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Re: Pizza Secrets by Beverly Collins
« Reply #51 on: April 21, 2011, 08:39:28 AM »
Craig, I do not own or have had any experience with Fibrament.  As such, I have no opinions or any issues with Fibrament myself.   Personally, if I had one I would make the most of it.  I'm not surprised to hear that you use one with great results.  I think your pies look great and the fact that you can do it with AP flour speak even more to your skills.  Not that AP flour is inferior to caputo 00, but that is the general assumption when it comes to NP pies.  Personally, I get a kick out proving the experts wrong or doing things with "lesser" ingredients or not having the best of equipment.  I like Don's take that he posted on another thread.  Make due with what you have. 

Also just b/c a certain stone material is less thermally conductive, doesn't necessarily equate to poorer results.  We know that oven spring is dependant on many other factors, and that the conductivity of the stone is just one of those.   Depending on how it is used, how the dough is made, how the dough is baked also makes a difference.   And same for the flours.  Okay so some flours are easier to work with or some ppl have preferences to some flours over others.  I'd rather have mediocre (if it is indeed so) than none at all.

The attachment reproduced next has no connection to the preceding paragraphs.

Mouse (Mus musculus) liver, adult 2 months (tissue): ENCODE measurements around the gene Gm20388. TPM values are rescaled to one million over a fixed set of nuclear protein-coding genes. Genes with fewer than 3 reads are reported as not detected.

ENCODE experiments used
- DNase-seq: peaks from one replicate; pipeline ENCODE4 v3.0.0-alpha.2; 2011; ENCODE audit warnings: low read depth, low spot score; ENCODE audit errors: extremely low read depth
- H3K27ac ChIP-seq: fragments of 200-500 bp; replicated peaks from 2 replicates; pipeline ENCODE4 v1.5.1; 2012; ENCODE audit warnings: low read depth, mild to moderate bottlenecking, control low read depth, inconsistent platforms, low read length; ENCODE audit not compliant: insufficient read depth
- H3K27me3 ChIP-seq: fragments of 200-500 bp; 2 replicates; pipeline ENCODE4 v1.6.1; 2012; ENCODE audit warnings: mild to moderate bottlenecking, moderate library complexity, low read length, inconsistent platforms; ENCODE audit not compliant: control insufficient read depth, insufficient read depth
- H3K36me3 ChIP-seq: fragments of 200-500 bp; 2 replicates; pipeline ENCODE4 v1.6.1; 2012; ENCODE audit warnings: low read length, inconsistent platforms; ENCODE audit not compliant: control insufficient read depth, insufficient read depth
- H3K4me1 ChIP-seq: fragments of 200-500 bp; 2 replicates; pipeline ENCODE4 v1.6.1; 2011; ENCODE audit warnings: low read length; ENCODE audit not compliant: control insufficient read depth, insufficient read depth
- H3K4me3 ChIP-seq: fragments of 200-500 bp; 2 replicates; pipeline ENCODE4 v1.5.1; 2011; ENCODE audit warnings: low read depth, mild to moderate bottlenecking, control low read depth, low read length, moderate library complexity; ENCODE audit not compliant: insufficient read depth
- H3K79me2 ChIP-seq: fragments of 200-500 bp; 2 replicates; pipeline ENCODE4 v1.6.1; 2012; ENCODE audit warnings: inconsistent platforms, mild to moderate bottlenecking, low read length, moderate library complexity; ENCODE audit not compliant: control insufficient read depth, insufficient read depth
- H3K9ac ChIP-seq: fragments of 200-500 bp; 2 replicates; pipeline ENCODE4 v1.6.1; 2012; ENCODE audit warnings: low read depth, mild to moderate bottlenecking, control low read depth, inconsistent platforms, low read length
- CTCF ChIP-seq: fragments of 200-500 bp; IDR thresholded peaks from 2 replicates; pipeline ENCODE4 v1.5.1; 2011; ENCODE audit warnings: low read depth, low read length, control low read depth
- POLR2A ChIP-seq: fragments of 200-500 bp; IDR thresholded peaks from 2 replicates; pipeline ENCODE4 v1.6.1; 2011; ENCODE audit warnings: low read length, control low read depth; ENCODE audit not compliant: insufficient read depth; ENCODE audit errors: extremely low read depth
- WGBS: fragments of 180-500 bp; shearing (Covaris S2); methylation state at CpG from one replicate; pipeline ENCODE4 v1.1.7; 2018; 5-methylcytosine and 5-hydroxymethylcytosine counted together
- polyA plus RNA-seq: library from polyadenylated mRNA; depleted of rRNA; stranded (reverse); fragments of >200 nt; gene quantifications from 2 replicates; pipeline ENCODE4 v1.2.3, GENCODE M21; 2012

Chau

Offline tjkoko

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Re: Pizza Secrets by Beverly Collins
« Reply #52 on: April 22, 2011, 11:27:29 AM »
I must chime in here regarding  a slow proof/rise.  With 10 years experience in home bread baking, the bread turns out slightly tastier with a slow rise and proof.  In that fashion, the enzymes have more time to produce sugars and other flavors that contribute to the bread's overall flavor.  As to pizza dough, my journey is just beginning.